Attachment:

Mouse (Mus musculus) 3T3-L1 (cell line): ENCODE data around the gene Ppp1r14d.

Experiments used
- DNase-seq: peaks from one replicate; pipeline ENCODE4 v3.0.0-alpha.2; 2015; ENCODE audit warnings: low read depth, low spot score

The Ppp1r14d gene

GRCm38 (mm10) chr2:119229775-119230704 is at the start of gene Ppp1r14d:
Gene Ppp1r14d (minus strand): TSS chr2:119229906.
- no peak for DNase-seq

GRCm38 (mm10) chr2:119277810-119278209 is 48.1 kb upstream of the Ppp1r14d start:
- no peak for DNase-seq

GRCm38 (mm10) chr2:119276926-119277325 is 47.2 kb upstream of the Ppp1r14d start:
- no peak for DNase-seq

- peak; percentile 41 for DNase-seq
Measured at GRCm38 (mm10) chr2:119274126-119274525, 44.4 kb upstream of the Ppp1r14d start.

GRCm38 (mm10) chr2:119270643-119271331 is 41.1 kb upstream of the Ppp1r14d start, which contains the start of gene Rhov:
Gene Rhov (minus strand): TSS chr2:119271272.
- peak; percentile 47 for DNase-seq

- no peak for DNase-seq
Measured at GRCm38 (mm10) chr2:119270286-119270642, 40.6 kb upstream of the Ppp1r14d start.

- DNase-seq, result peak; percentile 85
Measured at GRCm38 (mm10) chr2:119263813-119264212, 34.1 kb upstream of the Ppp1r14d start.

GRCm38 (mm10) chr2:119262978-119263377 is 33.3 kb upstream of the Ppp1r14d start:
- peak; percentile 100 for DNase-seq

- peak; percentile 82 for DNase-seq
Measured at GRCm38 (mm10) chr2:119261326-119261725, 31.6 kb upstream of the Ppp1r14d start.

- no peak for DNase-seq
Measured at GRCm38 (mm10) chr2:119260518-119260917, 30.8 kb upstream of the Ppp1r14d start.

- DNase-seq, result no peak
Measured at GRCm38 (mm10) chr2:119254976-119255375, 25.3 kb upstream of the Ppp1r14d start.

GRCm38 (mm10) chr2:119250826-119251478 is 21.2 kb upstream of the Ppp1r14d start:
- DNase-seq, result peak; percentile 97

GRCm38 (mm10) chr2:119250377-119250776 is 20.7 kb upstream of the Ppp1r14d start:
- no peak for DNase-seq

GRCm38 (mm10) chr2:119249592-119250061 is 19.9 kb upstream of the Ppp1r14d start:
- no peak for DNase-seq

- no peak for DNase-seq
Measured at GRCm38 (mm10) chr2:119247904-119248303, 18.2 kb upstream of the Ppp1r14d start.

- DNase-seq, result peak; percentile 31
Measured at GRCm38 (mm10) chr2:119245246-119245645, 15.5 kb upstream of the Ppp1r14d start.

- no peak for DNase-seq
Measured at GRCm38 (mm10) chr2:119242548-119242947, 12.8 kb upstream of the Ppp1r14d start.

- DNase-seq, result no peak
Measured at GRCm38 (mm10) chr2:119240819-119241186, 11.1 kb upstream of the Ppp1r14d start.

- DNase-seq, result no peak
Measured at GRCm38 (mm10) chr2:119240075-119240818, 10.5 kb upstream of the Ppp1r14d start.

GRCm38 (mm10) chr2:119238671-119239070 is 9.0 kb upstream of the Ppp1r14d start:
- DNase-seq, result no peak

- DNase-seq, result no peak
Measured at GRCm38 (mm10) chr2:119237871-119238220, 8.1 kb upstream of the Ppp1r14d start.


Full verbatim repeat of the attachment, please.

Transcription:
Mouse (Mus musculus) 3T3-L1 (cell line): ENCODE data around the gene Ppp1r14d.

Experiments used
- DNase-seq: peaks from one replicate; pipeline ENCODE4 v3.0.0-alpha.2; 2015; ENCODE audit warnings: low read depth, low spot score

The Ppp1r14d gene

GRCm38 (mm10) chr2:119229775-119230704 is at the start of gene Ppp1r14d:
Gene Ppp1r14d (minus strand): TSS chr2:119229906.
- no peak for DNase-seq

GRCm38 (mm10) chr2:119277810-119278209 is 48.1 kb upstream of the Ppp1r14d start:
- no peak for DNase-seq

GRCm38 (mm10) chr2:119276926-119277325 is 47.2 kb upstream of the Ppp1r14d start:
- no peak for DNase-seq

- peak; percentile 41 for DNase-seq
Measured at GRCm38 (mm10) chr2:119274126-119274525, 44.4 kb upstream of the Ppp1r14d start.

GRCm38 (mm10) chr2:119270643-119271331 is 41.1 kb upstream of the Ppp1r14d start, which contains the start of gene Rhov:
Gene Rhov (minus strand): TSS chr2:119271272.
- peak; percentile 47 for DNase-seq

- no peak for DNase-seq
Measured at GRCm38 (mm10) chr2:119270286-119270642, 40.6 kb upstream of the Ppp1r14d start.

- DNase-seq, result peak; percentile 85
Measured at GRCm38 (mm10) chr2:119263813-119264212, 34.1 kb upstream of the Ppp1r14d start.

GRCm38 (mm10) chr2:119262978-119263377 is 33.3 kb upstream of the Ppp1r14d start:
- peak; percentile 100 for DNase-seq

- peak; percentile 82 for DNase-seq
Measured at GRCm38 (mm10) chr2:119261326-119261725, 31.6 kb upstream of the Ppp1r14d start.

- no peak for DNase-seq
Measured at GRCm38 (mm10) chr2:119260518-119260917, 30.8 kb upstream of the Ppp1r14d start.

- DNase-seq, result no peak
Measured at GRCm38 (mm10) chr2:119254976-119255375, 25.3 kb upstream of the Ppp1r14d start.

GRCm38 (mm10) chr2:119250826-119251478 is 21.2 kb upstream of the Ppp1r14d start:
- DNase-seq, result peak; percentile 97

GRCm38 (mm10) chr2:119250377-119250776 is 20.7 kb upstream of the Ppp1r14d start:
- no peak for DNase-seq

GRCm38 (mm10) chr2:119249592-119250061 is 19.9 kb upstream of the Ppp1r14d start:
- no peak for DNase-seq

- no peak for DNase-seq
Measured at GRCm38 (mm10) chr2:119247904-119248303, 18.2 kb upstream of the Ppp1r14d start.

- DNase-seq, result peak; percentile 31
Measured at GRCm38 (mm10) chr2:119245246-119245645, 15.5 kb upstream of the Ppp1r14d start.

- no peak for DNase-seq
Measured at GRCm38 (mm10) chr2:119242548-119242947, 12.8 kb upstream of the Ppp1r14d start.

- DNase-seq, result no peak
Measured at GRCm38 (mm10) chr2:119240819-119241186, 11.1 kb upstream of the Ppp1r14d start.

- DNase-seq, result no peak
Measured at GRCm38 (mm10) chr2:119240075-119240818, 10.5 kb upstream of the Ppp1r14d start.

GRCm38 (mm10) chr2:119238671-119239070 is 9.0 kb upstream of the Ppp1r14d start:
- DNase-seq, result no peak

- DNase-seq, result no peak
Measured at GRCm38 (mm10) chr2:119237871-119238220, 8.1 kb upstream of the Ppp1r14d start.